The Biggerplate survey – what can we learn?Feb 5th, 2014 | By Roy | Category: Mindmapping software
Have you seen Biggerplate’s Annual Report on the state of mind mapping as 2014 commences?
A fine piece of work
It’s a fine piece of work consolidating the views of 715 mind mappers from around the world, collected over several months. The folks at Biggerplate made a serious and persistent effort to get the word out and the result is a goldmine for people like me who find mapping so useful that they take every opportunity to evangelize it.
Anyone offering help on mapping topics across social media will have had the impression that mentions and questions have increased over the last 12 months. Biggerplate’s membership figures provide objective evidence that this apparent growth is really happening.
The age spread
The age range analysis on page 8 supports my belief that the positioning of mind mapping primarily as a technique for students is not optimal. While responses to an opt-in survey do not indicate numbers actually engaged in mind mapping, they do indicate how the level of interest in the subject is spread across the age ranges and a mere 1% under the age of 20 is a very thin slice. Mind mapping is widely taught in schools in the UK, USA (though there, mixed with concept mapping), Malaysia, Indonesia and Hong Kong, mainly through the direct or indirect efforts of Tony Buzan, I would judge. I suspect that Canada, the Netherlands and France also teach it in schools, but am less sure about that.
It seems that going from using mind maps for learning in school, to using them for planning and idea gathering is a move that many never make. Here’s a student’s tweet I spotted: “I’m using a mind map to plan????? I’ve never even considered this before but in all honesty I like it” … and that’s the most important transition in any mindmapper’s life, I’d say, but too many students never make it. Instead, a common reaction among university students is “A mind map? Am I still in grade school?”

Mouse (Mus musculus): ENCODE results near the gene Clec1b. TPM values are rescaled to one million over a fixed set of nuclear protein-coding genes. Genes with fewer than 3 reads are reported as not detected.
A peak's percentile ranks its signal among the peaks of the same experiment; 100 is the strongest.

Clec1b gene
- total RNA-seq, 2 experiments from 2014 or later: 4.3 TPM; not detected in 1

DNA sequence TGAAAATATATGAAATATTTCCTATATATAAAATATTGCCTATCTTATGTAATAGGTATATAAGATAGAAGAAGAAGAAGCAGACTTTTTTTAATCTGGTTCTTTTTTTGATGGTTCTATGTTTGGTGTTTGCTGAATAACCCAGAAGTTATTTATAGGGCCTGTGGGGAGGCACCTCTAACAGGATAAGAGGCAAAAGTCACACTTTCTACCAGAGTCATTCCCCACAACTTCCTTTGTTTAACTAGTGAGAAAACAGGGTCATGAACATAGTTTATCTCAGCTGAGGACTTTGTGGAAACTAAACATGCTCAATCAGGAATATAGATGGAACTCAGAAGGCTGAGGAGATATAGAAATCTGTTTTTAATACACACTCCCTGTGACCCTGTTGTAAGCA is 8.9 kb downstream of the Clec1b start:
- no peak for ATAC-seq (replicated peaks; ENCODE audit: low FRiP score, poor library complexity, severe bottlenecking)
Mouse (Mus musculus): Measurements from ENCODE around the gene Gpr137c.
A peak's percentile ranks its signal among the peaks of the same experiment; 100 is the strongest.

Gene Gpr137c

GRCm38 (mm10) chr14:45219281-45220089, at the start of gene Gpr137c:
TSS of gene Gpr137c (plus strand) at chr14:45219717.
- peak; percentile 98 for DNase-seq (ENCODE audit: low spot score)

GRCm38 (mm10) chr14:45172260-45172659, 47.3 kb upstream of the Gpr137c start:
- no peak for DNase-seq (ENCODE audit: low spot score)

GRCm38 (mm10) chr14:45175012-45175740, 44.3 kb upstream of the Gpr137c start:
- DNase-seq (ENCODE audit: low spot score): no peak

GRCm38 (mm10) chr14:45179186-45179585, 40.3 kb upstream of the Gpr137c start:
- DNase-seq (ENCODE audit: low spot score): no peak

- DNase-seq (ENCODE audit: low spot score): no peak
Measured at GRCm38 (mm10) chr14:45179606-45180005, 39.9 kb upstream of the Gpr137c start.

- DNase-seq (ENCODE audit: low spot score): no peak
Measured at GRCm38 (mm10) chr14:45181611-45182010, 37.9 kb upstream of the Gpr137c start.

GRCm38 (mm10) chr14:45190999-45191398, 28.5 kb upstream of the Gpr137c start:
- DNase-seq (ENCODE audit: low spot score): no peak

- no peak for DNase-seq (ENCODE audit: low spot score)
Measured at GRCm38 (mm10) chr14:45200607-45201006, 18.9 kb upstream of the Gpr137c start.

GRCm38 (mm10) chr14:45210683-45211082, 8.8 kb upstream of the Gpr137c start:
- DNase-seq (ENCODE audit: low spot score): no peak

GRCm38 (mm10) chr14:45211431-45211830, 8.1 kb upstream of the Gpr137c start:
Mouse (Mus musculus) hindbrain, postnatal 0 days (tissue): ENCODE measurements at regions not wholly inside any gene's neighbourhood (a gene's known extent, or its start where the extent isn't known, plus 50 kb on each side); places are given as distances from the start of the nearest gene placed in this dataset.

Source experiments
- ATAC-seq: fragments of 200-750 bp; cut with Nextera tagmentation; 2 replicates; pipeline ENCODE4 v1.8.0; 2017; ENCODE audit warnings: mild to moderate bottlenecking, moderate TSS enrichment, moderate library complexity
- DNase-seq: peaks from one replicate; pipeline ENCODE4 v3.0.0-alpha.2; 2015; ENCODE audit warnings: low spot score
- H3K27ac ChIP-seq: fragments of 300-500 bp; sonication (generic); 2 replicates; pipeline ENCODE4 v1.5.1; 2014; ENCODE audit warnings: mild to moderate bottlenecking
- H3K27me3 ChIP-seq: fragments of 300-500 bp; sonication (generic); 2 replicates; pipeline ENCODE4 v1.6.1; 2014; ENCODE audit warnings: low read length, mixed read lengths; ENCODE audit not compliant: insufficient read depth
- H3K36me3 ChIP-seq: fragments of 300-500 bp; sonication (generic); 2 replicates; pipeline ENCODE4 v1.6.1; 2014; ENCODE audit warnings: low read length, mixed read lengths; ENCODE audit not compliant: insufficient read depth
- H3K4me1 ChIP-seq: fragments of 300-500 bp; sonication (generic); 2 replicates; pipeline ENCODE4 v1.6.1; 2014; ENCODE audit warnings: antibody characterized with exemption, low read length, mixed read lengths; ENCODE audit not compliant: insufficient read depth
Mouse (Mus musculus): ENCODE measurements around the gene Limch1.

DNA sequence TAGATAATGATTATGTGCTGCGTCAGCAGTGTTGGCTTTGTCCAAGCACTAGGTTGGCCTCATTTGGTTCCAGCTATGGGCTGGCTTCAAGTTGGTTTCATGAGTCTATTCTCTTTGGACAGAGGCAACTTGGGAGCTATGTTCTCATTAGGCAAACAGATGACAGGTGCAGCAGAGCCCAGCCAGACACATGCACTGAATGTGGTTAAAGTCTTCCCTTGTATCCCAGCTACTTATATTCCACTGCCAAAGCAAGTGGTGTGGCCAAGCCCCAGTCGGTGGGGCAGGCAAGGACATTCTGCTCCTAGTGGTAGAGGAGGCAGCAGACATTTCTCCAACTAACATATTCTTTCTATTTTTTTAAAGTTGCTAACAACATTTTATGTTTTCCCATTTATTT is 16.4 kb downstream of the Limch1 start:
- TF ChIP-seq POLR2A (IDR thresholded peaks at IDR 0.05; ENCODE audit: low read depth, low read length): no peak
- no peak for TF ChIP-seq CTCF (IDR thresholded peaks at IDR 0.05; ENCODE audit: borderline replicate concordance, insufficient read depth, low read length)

A gender puzzle
The gender mix shown on page 9 mystifies me, and it would seem, everyone else as well.
Liam, has anyone tried to analyze the gender mix of those submitting maps to Biggerplate, and those attending Biggerplate Unplugged? That would provide two additional data points and a reality check.
Mapping medium / platform
On page 15 we can see the strong survival of hand-drawn maps in a digital world, which shows that many mappers still enjoy the physical process. Some go out of their way to produce attractive, engaging visual designs – others just want to capture fleeting thoughts without having to struggle with technology. But the degree of overlap with software use shows that most of us use both approaches.
Mapping alone predominates
Keen mind mappers will use mapping for almost anything and we only work in groups some of the time, so I would expect solo use to dominate, but expectation is just a guess – now we have the solid data set out on page 20.
Uses of mind maps
The word-cloud on page 22 has no mention of ‘learning‘ or ‘studying‘, further supporting the point made above about the age range. The proportions may have been skewed downward by the self-selected sample of respondents to the survey, but this is a convincing corroboration.
The second word-cloud on page 22 is a powerful snapshot of what mind mapping is about. The wisdom of crowds and the wisdom of (word) clouds!
The overall preference for software, both trialled and identified as favorite (pages 28 and 29), is for tools that make mind maps in the boxes-and-lines style, while the words-on-the-line Buzan-style map is represented, amongst those making it to the chart, only by Buzan’s own iMindMap.*
The dominance of Mindjet’s MindManager in trials reflects its very early establishment on the market (as Mind Man) around 19 years ago and its continued development and power. Despite that, iMindMap has pulled into a powerful second place in just over seven years.
So there we have it, the state of mind mapping at the start of 2014, and a benchmark to help us reflect on progress this time next year.
* iMindMap can make boxes, it’s true, and box & line mapping tools can make somewhat-organic maps — the map above was made with Xmind — but these are not the default uses of the tools.